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parts not accessible to the plough. Buildings are most commonly erected on rising grounds. Such situations are believed to be most salubrious, and abound most in good springs.
Farming establishments are small. Most cultivators do every thing for themselves, even to the fabrication of their agricultural implements. Few hire others permanently, it being difficult and expensive to keep labourers for any great length of time. They are not servants, all are hired hands: Females are averse to dairy, or menial employments. The daughters of the most numerous families continue with their parents. There is only one way of removing them. This disposition is said to prevail over almost the whole of the United States. A manufacturer at Philadelphia told me, that he had no difficulty in finding females to be employed in his work-shop; but a girl for housework he could not procure for less than twice the manufacturing wages. Some of the children of the more necessitous families are bound out to labour for other people. The Scotch family, recently mentioned, have a boy and a girl living with them in this way. The indenture of the boy expires when he is twenty-one years of age; that of the girl at eighteen. They are clothed and educated at the expense of the employer. The boy, at the expiry of his contract, is to have a horse and saddle, of value at least 100 dollars; and the girl at the end of her engagement, is to have a bedding of clothes. It is said, that a law of the State of Ohio, forbids females to live in the houses of unmarried men.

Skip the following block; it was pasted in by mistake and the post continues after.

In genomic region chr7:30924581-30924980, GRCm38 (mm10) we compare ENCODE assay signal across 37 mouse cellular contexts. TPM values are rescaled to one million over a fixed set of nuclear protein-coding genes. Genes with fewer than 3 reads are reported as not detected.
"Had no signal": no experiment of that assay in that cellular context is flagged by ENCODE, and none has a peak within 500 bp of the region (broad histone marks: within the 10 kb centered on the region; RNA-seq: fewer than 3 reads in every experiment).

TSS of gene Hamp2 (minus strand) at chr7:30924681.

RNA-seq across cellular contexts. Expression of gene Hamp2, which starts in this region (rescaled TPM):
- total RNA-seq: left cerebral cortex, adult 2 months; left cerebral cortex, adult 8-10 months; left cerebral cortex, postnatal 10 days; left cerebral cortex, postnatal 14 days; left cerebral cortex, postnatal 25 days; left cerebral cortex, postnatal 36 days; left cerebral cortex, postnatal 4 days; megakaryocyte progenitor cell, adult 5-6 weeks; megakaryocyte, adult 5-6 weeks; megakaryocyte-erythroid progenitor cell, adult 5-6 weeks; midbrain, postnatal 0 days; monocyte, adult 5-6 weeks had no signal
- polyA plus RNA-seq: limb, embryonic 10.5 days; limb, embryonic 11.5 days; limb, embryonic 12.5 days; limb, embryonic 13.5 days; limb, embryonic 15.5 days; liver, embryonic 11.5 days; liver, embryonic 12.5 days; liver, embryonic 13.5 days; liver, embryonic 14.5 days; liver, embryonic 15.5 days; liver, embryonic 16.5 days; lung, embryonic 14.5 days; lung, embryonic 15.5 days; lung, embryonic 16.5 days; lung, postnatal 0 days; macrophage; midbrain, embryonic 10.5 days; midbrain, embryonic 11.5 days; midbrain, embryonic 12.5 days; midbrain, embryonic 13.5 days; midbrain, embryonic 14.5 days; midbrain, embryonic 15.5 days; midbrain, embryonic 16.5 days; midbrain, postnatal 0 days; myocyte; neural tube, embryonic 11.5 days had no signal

The utensils used in agriculture are not numeThe plough is short, clumsy, and not calculated to make either deep or neat furrows. The harrow is triangular; and is yoked with one of its angles forward, that it may be less apt to take hold
of the stumps of trees in the way. Light articles are carried on horseback, heavy ones by a coarse sledge, by a cart, or by a waggon. The smaller implements are the axe, the pick-axe, and the cradle-scythe; by far the most commendable of back wood apparatus.